House Speaker Tim Moore is in North Carolina’s top echelon of elected officials using digital content for political advantage. His team regularly posts updates on the SpeakerMoore.com domain explaining actions the General Assembly has taken or celebrating successes.

Moore’s most popular post of the year came right at the end, posted December 19 with the headline “N.C. House Overrides Voter ID Veto.” In short order, it racked up more than 6,000 Facebook shares — likely more than any news story on the same topic.

How did Moore and comms director Joseph Kyzer accomplish this? There’s no specific formula to viral success, but there are common ingredients.

Here are 5 of them.

1. Laying the groundwork

Before I get in to the specific reasons this post in particular got so many shares, I have to give credit to Speaker Moore’s overall strategy.

Moore has invested heavily in his campaign website, not treating it as a static placeholder. He’s collected email addresses and distributed content. He’s regularly updated the blog for nearly two years. And he’s kept his Facebook page current along the way.

Without this baseline, no single blog post would be able to get traction. Content is a long game.

2. A straightforward headline

News outlets are still trying too hard to copy Buzzfeed- or Upworthy-style headlines with questions or inane phrases like “You’ll never guess what happened next” to get people to click. Audiences are already way too sophisticated to fall for things like that, and they’re often counterproductive.

The pendulum has swung back, and straightforward news headlines are much more likely to be shared. Moore’s blog post accomplishes that, clearly and concisely outlining what the piece is about.

3. A clean, compelling header image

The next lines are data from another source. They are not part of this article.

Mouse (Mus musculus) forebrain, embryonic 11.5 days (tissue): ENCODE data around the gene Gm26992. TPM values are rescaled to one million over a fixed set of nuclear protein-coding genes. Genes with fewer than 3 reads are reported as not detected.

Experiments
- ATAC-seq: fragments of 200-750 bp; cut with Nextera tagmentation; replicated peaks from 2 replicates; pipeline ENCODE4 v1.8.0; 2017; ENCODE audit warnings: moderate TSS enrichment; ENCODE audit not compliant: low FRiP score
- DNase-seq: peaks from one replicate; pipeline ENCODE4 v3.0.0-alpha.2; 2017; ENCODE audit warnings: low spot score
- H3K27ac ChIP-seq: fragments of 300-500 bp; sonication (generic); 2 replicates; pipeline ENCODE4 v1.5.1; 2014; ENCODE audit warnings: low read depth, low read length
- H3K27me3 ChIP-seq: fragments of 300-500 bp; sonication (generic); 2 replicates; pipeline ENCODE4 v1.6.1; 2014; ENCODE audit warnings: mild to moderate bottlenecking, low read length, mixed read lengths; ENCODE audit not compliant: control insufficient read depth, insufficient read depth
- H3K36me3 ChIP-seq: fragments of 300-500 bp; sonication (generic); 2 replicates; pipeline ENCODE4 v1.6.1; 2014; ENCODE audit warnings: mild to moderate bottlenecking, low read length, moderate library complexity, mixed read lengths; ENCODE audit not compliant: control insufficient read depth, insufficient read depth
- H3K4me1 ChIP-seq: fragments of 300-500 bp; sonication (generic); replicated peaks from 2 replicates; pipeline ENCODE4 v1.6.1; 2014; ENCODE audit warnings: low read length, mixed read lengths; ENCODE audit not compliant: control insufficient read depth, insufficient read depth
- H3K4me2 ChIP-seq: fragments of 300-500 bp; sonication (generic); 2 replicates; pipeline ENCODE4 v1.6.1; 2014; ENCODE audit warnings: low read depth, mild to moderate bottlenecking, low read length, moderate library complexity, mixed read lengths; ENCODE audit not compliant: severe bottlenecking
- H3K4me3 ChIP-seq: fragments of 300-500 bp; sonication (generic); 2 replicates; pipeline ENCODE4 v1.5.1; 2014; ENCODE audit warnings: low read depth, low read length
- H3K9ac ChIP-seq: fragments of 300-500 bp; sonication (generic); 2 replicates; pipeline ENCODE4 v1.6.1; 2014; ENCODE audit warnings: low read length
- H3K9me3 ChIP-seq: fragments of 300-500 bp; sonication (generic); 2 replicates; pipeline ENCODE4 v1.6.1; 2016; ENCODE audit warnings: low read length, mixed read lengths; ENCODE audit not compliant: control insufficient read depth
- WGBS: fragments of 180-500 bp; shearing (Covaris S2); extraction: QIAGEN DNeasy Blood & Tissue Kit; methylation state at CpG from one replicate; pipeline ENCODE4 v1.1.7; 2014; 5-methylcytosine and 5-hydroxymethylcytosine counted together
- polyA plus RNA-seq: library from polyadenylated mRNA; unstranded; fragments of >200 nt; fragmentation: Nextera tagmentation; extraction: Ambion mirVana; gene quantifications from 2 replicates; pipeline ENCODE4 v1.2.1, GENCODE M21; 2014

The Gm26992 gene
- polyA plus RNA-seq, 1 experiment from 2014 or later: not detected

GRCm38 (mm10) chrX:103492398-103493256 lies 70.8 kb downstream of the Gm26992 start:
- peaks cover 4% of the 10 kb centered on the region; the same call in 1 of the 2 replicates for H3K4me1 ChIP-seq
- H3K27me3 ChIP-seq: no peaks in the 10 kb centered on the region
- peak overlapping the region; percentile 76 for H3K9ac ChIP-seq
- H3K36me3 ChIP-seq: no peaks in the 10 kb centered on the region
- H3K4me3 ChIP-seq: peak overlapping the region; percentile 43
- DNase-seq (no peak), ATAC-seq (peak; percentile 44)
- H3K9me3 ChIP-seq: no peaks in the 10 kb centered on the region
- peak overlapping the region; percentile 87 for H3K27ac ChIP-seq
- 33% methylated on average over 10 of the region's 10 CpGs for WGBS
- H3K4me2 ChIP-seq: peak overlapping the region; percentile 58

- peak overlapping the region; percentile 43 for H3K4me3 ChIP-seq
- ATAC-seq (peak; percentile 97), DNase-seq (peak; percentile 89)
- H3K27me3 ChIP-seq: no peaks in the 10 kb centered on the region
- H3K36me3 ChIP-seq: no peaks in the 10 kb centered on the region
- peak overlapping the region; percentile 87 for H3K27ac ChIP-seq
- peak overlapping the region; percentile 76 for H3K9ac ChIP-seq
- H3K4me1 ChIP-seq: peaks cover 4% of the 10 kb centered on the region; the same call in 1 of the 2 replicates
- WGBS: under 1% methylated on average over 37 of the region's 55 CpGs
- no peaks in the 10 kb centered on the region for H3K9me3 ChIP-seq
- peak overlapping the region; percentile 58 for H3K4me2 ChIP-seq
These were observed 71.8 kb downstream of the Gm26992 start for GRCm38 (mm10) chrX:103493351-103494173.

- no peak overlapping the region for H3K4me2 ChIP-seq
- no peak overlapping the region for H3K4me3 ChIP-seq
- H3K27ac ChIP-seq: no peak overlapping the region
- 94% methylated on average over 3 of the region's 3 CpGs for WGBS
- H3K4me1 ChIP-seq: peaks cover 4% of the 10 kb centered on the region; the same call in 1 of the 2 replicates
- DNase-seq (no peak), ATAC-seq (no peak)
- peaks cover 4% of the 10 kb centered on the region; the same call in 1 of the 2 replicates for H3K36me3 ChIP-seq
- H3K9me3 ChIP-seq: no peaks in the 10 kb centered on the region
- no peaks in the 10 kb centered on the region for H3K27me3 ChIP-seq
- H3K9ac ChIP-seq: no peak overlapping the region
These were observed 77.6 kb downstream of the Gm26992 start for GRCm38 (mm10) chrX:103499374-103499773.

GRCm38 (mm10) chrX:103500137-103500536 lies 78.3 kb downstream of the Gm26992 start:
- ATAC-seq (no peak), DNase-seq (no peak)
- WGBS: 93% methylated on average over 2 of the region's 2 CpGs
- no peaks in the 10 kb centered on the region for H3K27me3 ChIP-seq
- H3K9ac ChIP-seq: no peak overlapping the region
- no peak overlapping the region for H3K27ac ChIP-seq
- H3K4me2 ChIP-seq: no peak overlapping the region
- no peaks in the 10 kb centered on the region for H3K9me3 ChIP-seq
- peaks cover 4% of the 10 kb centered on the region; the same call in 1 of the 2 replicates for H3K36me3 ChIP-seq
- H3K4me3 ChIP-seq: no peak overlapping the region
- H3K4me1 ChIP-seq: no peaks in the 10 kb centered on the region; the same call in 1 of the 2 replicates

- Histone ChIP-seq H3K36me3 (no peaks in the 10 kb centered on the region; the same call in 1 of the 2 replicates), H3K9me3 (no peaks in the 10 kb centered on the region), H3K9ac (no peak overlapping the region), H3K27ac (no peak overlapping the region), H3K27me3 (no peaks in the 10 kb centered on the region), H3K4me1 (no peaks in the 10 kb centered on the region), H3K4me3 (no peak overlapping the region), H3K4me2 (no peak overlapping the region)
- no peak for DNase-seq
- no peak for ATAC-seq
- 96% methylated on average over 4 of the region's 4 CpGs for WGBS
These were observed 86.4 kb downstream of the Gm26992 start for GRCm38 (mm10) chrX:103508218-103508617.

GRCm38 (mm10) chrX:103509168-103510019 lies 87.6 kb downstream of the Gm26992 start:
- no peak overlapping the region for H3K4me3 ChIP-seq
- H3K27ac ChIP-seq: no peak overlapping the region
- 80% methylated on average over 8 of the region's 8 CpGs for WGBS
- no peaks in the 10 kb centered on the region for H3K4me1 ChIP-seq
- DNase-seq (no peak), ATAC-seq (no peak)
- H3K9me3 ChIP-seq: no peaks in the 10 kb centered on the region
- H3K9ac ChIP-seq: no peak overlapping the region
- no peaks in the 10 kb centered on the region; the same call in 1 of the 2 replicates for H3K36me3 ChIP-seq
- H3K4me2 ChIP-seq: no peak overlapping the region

When you share an article, Facebook automatically grabs the lead image and includes it as part of the post. That’s why having a header image that grabs the reader’s attention is so important.

Sometimes, this image can just be a great photo. This type of post doesn’t lend itself to that, so Moore’s team chose the next best thing: A text-based graphic that a reader can synthesize quickly. I’d guess that a decent percentage of people who shared the story didn’t even click through, but had enough of a reaction to the image itself.

4. A personal victory

Social media is inherently … social. That means it’s about people and about emotional connections. Giving a piece a hero or somebody to root for makes it much more sharable.

This post does just that, casting Speaker Moore as the underdog in this fight even though he’s one of the most powerful people in North Carolina politics. Overriding this veto became not just a procedural political maneuver but a personal victory.

5. A villain

The other side of that same coin is giving the post a villain, or somebody to root against. Gov. Roy Cooper provides a convenient foil here. Moore’s team took a little bit of liberty in describing Cooper’s position, but not over the top — and the loaded language on his part is real. This section draws an immediate emotional reaction.

I don’t have access to pageview data for this post, but I’d guess it ranked right up there with news stories from North Carolina’s leading media outlets on the voter ID issue.

It goes without saying that those versions are much more negative. The success of this blog post shows that you can have just as much impact — if not more — by becoming a publisher yourself rather than trying to convince “mainstream” outlets to treat you fairly.

Want to learn how to do this yourself, for your campaign or organization? We can help.

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